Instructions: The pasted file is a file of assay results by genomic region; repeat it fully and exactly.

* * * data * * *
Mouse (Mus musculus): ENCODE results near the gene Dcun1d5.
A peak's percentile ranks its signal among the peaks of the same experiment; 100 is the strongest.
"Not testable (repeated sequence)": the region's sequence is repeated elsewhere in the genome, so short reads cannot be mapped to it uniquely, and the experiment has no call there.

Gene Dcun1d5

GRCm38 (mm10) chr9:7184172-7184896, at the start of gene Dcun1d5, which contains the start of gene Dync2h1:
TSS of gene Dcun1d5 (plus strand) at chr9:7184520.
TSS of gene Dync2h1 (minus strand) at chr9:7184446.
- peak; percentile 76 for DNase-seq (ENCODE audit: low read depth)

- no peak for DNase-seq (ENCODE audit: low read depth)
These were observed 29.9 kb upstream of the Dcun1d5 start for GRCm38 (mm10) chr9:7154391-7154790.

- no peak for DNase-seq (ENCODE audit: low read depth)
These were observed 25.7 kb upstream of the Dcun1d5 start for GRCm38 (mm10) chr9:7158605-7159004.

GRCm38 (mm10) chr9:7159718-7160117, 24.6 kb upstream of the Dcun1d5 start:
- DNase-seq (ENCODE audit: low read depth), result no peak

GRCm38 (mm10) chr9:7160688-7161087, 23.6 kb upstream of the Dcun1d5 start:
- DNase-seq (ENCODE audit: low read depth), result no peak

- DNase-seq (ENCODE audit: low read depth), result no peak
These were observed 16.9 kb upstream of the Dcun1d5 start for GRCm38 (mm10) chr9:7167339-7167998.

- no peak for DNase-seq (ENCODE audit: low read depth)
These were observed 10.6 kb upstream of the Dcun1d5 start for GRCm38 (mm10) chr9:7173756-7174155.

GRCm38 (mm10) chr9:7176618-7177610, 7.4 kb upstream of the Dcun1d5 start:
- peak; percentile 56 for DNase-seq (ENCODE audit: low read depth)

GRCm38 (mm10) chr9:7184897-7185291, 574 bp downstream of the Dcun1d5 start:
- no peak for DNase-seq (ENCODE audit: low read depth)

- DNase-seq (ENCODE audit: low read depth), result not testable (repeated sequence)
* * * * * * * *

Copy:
Mouse (Mus musculus): ENCODE results near the gene Dcun1d5.
A peak's percentile ranks its signal among the peaks of the same experiment; 100 is the strongest.
"Not testable (repeated sequence)": the region's sequence is repeated elsewhere in the genome, so short reads cannot be mapped to it uniquely, and the experiment has no call there.

Gene Dcun1d5

GRCm38 (mm10) chr9:7184172-7184896, at the start of gene Dcun1d5, which contains the start of gene Dync2h1:
TSS of gene Dcun1d5 (plus strand) at chr9:7184520.
TSS of gene Dync2h1 (minus strand) at chr9:7184446.
- peak; percentile 76 for DNase-seq (ENCODE audit: low read depth)

- no peak for DNase-seq (ENCODE audit: low read depth)
These were observed 29.9 kb upstream of the Dcun1d5 start for GRCm38 (mm10) chr9:7154391-7154790.

- no peak for DNase-seq (ENCODE audit: low read depth)
These were observed 25.7 kb upstream of the Dcun1d5 start for GRCm38 (mm10) chr9:7158605-7159004.

GRCm38 (mm10) chr9:7159718-7160117, 24.6 kb upstream of the Dcun1d5 start:
- DNase-seq (ENCODE audit: low read depth), result no peak

GRCm38 (mm10) chr9:7160688-7161087, 23.6 kb upstream of the Dcun1d5 start:
- DNase-seq (ENCODE audit: low read depth), result no peak

- DNase-seq (ENCODE audit: low read depth), result no peak
These were observed 16.9 kb upstream of the Dcun1d5 start for GRCm38 (mm10) chr9:7167339-7167998.

- no peak for DNase-seq (ENCODE audit: low read depth)
These were observed 10.6 kb upstream of the Dcun1d5 start for GRCm38 (mm10) chr9:7173756-7174155.

GRCm38 (mm10) chr9:7176618-7177610, 7.4 kb upstream of the Dcun1d5 start:
- peak; percentile 56 for DNase-seq (ENCODE audit: low read depth)

GRCm38 (mm10) chr9:7184897-7185291, 574 bp downstream of the Dcun1d5 start:
- no peak for DNase-seq (ENCODE audit: low read depth)

- DNase-seq (ENCODE audit: low read depth), result not testable (repeated sequence)